The desert is a familiar motif in the Bible as a whole. In the Old Testament, the desert was the experience between deliverance from Egypt and the conquest of the Promised Land. It was a place of cleansing and purification through testing and often painful trial. The Prophets looked back at the desert as the time of Israel’s true “romance” with God; the time when God prepared his people to be his covenant bride.32 It was in the desert that Moses met God through the burning bush,33 Hagar experienced God’s compassion,34 and John the Baptist prepared for ministry. The desert also has negative connotations: This passage speaks of wild animals. David speaks of “a dry and dreary land where there is no water.”35 It was also seen as a habitation of demons.36 From the very beginning, Jesus’ path is not only to heavenly glory, but a road of conflict with evil.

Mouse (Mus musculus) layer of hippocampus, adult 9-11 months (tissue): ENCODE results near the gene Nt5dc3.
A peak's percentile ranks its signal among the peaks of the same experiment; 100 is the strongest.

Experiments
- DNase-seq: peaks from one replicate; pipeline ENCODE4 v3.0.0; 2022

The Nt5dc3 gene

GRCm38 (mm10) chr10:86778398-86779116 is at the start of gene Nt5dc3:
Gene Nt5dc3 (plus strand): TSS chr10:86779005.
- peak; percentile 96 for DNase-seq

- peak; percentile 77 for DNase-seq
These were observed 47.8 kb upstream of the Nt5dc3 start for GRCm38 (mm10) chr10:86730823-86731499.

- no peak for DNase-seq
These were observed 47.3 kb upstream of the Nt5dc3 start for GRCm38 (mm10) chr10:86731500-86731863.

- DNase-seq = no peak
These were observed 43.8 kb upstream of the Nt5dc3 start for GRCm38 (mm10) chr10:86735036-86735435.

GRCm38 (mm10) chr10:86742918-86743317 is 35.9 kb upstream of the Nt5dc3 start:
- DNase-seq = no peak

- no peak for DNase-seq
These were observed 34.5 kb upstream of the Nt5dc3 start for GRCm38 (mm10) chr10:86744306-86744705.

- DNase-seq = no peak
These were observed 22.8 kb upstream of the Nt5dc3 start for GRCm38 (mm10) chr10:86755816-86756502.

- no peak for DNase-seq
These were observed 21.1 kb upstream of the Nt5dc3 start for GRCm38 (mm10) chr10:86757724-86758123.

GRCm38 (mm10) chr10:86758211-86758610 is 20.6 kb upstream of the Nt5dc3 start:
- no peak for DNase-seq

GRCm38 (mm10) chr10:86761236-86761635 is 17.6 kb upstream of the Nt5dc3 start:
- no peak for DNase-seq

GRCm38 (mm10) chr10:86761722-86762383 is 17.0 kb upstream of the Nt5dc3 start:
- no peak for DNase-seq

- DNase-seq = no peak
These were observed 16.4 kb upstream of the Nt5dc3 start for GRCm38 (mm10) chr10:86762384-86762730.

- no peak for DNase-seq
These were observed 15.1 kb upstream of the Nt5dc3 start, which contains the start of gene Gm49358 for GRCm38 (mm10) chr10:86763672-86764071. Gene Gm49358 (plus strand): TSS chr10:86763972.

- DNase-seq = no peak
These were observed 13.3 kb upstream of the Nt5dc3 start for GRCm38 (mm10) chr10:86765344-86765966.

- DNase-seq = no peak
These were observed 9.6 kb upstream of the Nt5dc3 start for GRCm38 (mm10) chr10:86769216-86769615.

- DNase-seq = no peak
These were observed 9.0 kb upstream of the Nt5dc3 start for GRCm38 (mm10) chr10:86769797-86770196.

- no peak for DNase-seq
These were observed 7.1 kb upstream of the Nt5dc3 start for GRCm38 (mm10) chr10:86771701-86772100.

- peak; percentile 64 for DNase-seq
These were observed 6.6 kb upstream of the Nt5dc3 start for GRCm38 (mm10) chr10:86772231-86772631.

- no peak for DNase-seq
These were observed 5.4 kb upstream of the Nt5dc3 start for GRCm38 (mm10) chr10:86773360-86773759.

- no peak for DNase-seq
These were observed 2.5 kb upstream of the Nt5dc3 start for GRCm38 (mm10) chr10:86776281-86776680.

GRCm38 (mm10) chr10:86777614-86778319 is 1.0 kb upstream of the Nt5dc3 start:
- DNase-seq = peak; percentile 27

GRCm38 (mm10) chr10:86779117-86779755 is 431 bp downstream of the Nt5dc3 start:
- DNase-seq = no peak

Mark omits the fasting of Jesus and the nature of the temptations, but he is clear that this was not a physical test but a spiritual battle. Jesus was tempted by Satan himself. This encounter between Jesus and the arch fiend has to be one of the most fascinating moments in the entire Bible. Even the other synoptic Gospels treatment is surely not exhaustive. The author of the book of Hebrews tells us that “because he himself suffered when he was tempted, he is able to help those who are being tempted.”37 He builds on this theme by stating that “we do not have a high priest who is unable to sympathize with our weaknesses, but we have one who has been tempted in every way, just as we are – yet was without sin.”38 These verses describe the entire incarnation, but the focused temptation of Jesus is also in mind. I must firmly reject that interpretation of the temptation which says Jesus could not have sinned. The writers of scripture want us to see this as real battle. The victor is the almighty Son, but in this time he is weak and weary like we are, yet he has resisted and shown us how to resist.39 His victory over every kind of temptation is a hope to every person who prays out of their own existential struggle. “Nobody understands me like Jesus”40 is the truth.